Reading Grégoire Bouillier

I fell in love with the first third of Grégoire Bouillier’s The Mystery Guest on the subway while en route to meet some friends over the weekend.

Unfortunately, I was taking the book to one of the friends (who, thanks to me, has been roped into teaching a memoir class). I folded over the top of page 45 or so — the scene where our turtleneck-afflicted hero sees his ex-girlfriend for the first time since she dumped him without saying goodbye years before — and handed the slim, white volume over.*

Now my friend is holding it hostage until both he and his lovely wife finish. Fuck!

Bouillier (as translated by Lorin Stein) pares his prose back to the absolute minimum. He avoids the stale scene-setting realism of so much spare American fiction, conjuring up the psychological aftermath of a break-up so effectively and hilariously that I was tempted to pull out my own old relationship-ending correspondence and read it again, for laughs this time.

In the current Brooklyn Rail, Yann Nicol interviews the author, asking him, among other things, how he feels about coming to literature “relatively late” (i.e., 40). Says Bouillier:

I don’t feel as if I came late to literature. In fact I’ve always written and read. Even when I was painting, I wrote on the side. But it’s true that I didn’t make up my mind to publish until I was 40. This wasn’t an accident. In Rapport sur moi I explain that I’d always thought I would publish a book when I was 40 and not before, because when I was five and caught a staph infection, they put me in quarantine [quarantaine] at the hospital, and I think it must have been so traumatic for me as a little kid, being a boy in a bubble, that the word “quarantine” was etched in my brain. So deeply etched that I became convinced, unconsciously, that I’d never do anything worthwhile until I made it past 40 [quarantaine]. Who knows, maybe if they put people in “trentaine” [thirties] instead of “quarantaine” I’d have written something in my thirties (laughs). That’s the neurotic version. But there are other things I could say. In a world where being young is valued above all else, I wouldn’t have liked to be labeled a young writer, with the emphasis falling on “young” not “writer.” In my opinion the writer has to place himself or herself in a time outside societal time, and in this sense, it seems to me, writing a book when you’re 40 could even be called a vaguely — very vaguely — political act. Plus, I still think that to write something worth reading you have to have lived. You need to have been up against things and beings, love, death, etc. Living deflowers the eyes and the mind. It tests our mettle. Cioran said that no philosophy survives a bout of seasickness; he could never have written that sentence if he hadn’t spent a day being seasick.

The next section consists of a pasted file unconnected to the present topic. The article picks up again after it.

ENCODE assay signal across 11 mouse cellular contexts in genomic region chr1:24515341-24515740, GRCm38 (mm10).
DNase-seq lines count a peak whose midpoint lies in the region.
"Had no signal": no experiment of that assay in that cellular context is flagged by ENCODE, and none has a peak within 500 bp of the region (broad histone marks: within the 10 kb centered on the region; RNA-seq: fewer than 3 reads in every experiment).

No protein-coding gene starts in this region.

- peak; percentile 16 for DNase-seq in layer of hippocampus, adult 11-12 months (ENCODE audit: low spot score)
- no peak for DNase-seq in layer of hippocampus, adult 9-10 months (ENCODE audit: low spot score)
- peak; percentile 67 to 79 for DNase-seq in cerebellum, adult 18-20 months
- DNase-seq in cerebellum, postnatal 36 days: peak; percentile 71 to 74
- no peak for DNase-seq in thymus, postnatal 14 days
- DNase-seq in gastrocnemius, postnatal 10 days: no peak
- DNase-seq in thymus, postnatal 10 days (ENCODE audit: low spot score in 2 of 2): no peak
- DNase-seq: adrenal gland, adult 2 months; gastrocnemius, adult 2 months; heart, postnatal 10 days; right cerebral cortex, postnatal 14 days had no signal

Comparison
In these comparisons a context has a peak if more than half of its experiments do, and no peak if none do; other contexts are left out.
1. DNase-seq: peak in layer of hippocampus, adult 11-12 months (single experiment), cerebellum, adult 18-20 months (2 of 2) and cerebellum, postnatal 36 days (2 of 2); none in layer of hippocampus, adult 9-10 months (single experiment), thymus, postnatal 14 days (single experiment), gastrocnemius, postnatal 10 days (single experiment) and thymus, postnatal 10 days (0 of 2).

* I considered lying and saying I’d forgotten it at home, which would’ve been far more usual than my showing up with the item promised, but I’d already lost the friend’s manuscript after promising for months to read and critique it, and even I don’t have the chutzpah to show up entirely empty-handed when I’ve been coasting on the unreliability train for this long.


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